As a wise man once said, “…and now for something completely different”.
Jack Cooper and James Hoare make up Ultimate Painting, having both found more success in this particular guise than they did in their alternative pursuits, Mazes and Veronica Falls. They don’t hang about either, Dusk is already their third release in as many years and is a rapid follow-up to Green Lanes in 2015. Naturally, this worries me. I am always cautious when approaching anyone who can seemingly hand-craft an album out of nowhere every few months. History tells me they are either a pair of geniuses or have little in the way of quality control a la King Creosote. I needn’t have worried my pretty little head about it.
Green Lanes wasn’t for me, it suffered from trying to please a little too hard. It wasn’t terrible, it was just ‘nice’ and we all know how that usually turns out. It was the musical equivalent of going through a car wash, you are aware of something going on around you but deep down you’re not really concentrating, caught up in wondering where you’re going to buy kaffir lime leaves at short notice. To counteract such mental laziness from the likes of me, the lads have decided to retain their minimal sound but have upped the intensity of the darkness and gloom by a notch; nothing too grandiose but just enough to unsettle in places with surprising results. Considering Dusk was recorded at Hoares’ East London home studio, it does raise some concern about whether to visit on Halloween.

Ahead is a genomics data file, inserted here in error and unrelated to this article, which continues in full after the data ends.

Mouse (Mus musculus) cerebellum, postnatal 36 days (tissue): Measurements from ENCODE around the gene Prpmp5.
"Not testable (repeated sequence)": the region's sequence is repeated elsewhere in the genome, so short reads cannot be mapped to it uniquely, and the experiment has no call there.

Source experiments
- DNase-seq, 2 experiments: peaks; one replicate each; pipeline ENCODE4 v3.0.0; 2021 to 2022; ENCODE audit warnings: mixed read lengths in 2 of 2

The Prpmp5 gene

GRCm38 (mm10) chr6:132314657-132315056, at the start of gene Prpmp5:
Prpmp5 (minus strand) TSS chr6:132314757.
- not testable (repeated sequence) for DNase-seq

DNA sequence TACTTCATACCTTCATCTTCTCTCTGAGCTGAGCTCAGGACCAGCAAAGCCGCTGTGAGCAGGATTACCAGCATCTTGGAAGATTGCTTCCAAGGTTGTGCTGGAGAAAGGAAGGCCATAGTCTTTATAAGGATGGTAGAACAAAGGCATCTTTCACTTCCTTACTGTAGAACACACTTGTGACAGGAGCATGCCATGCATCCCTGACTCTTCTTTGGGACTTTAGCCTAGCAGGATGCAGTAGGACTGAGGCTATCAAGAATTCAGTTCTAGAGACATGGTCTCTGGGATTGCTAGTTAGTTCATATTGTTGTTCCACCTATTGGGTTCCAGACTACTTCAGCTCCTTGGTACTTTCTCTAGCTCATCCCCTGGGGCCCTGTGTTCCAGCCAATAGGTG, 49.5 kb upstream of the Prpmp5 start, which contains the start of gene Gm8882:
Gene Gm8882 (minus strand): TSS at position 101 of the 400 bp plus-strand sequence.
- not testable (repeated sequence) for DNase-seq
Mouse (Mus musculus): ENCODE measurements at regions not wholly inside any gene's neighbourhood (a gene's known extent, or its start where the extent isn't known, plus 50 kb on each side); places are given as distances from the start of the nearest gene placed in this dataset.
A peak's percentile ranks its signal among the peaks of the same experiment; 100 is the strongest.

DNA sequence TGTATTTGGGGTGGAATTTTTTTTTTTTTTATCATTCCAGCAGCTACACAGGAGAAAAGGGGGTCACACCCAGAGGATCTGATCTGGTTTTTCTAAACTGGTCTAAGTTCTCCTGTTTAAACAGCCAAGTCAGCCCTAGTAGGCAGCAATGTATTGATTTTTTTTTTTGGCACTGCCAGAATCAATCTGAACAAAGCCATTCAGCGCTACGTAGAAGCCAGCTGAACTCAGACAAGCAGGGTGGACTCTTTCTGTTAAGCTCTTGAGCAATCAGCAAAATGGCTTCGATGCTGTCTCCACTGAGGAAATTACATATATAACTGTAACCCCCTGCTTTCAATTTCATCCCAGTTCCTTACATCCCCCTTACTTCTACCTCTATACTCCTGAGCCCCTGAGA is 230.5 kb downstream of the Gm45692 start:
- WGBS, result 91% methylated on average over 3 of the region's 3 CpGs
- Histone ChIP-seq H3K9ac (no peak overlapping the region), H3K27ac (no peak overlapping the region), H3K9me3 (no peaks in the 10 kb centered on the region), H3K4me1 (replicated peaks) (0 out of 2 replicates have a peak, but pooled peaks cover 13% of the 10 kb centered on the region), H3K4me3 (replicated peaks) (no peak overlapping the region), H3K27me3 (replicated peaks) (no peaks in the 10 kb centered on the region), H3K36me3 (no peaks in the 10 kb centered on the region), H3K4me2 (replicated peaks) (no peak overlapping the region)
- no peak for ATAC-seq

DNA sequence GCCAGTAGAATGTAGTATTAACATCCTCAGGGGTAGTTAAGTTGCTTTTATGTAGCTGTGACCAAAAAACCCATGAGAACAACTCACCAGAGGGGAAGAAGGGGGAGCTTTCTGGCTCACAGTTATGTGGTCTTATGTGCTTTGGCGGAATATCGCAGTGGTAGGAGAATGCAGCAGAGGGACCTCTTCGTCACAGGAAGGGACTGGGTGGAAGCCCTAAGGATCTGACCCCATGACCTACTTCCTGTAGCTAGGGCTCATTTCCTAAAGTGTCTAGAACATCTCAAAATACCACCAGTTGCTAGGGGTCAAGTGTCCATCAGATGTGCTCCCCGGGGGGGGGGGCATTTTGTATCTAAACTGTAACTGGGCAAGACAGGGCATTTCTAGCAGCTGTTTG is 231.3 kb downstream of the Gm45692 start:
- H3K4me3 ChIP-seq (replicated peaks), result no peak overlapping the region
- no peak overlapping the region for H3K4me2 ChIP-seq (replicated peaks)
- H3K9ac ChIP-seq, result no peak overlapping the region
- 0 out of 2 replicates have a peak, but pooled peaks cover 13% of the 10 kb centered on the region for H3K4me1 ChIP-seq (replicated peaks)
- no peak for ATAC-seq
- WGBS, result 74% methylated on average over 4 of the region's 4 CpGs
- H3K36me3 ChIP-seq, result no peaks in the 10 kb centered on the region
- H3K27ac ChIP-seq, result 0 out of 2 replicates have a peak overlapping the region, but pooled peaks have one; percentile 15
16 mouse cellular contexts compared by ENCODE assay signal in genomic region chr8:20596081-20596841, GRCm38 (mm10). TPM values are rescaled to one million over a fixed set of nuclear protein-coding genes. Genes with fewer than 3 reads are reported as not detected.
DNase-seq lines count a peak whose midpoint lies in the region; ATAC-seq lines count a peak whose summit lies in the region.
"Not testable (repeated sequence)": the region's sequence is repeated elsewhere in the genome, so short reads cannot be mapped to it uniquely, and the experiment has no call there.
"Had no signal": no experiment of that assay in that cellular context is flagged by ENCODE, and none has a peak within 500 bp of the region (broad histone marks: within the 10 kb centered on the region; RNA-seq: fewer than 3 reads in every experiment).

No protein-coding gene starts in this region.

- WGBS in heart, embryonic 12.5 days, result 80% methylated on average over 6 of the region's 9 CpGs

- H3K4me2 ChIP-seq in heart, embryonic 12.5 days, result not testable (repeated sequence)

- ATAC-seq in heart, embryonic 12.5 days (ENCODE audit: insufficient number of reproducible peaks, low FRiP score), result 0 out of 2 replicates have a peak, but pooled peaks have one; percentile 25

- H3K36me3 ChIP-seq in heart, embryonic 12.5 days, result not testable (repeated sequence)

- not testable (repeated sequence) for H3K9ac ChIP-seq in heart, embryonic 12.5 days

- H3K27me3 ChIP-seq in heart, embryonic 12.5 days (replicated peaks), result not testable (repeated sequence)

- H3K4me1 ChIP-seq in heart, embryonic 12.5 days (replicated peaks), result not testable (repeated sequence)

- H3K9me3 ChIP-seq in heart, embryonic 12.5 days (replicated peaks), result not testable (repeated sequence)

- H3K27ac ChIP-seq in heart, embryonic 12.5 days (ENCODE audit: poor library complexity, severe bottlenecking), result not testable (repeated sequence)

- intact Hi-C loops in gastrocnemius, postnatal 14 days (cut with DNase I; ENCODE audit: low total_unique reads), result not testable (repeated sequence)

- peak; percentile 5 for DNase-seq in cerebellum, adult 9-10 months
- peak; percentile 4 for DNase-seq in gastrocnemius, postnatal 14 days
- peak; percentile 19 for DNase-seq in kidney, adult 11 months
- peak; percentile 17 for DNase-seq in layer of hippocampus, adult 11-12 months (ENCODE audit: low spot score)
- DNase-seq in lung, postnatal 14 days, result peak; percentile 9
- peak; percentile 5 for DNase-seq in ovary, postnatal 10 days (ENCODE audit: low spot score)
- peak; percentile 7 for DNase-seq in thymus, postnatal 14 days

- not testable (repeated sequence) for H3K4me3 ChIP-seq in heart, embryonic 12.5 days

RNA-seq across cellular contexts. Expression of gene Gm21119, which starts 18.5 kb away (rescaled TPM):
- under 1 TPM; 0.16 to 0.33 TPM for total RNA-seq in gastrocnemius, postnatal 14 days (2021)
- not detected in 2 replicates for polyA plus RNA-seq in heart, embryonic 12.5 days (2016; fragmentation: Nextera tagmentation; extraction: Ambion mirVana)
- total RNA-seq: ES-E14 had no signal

OK, flippancy over, Cooper and Hoare have something going on here. Sure it might be harking back to The Velvet Underground and The Byrds but there are far worse musical crimes than plagiarizing from such luminaries. But it’s not all Sixties memorabilia, the delicious ‘Silhouetted Shimmering’ could easily have graced The Jesus and Mary Chain‘s Darklands. at a shade over two minutes it’s a perfect study into how brevity is often the sharpest weapon. Nothing on Dusk outstays its welcome, Ultimate Painting are hardly a band to wallow in their own self-importance. Opener ‘Bills’ happily trots along with a simple vocal of “they’re chewing me up” as the guitars swirl in and around, almost hypnotically. Yes, I know that sounds pretentious, it also happens to be accurate.
‘Song For Brian Jones‘ and ‘A Portrait of Jason’ are further examples of what can be achieved through a straightforward riff, a meandering pace and some reverb for good measure. Don’t expect any wild theatrics, these guys craft songs, not just record them. I challenge anyone to listen to ‘Monday Morning, Somewhere Central’ and not grin from ear lobe to ear lobe, it’s a perfect lament to a missed romantic opportunity and sums up the Ultimate Painting manifesto, everything they do is simple yet effective. If I’m being picky then the album does sag slightly in the middle and I started to contemplate my Thai green curry ingredients again but Dusk is a much stronger effort than their earlier work.
Listen, we live in an era where it’s increasingly hard to get heard unless you turn everything up to eleventy-stupid. On Dusk, Ultimate Painting have done what all competent artists should do, they tone down the noise and dial up the contrast and the result is a slow-burner of an album which provides an impressive and necessary antidote to the excesses of the mainstream.
Dusk is released on Sept 30th on Trouble In Mind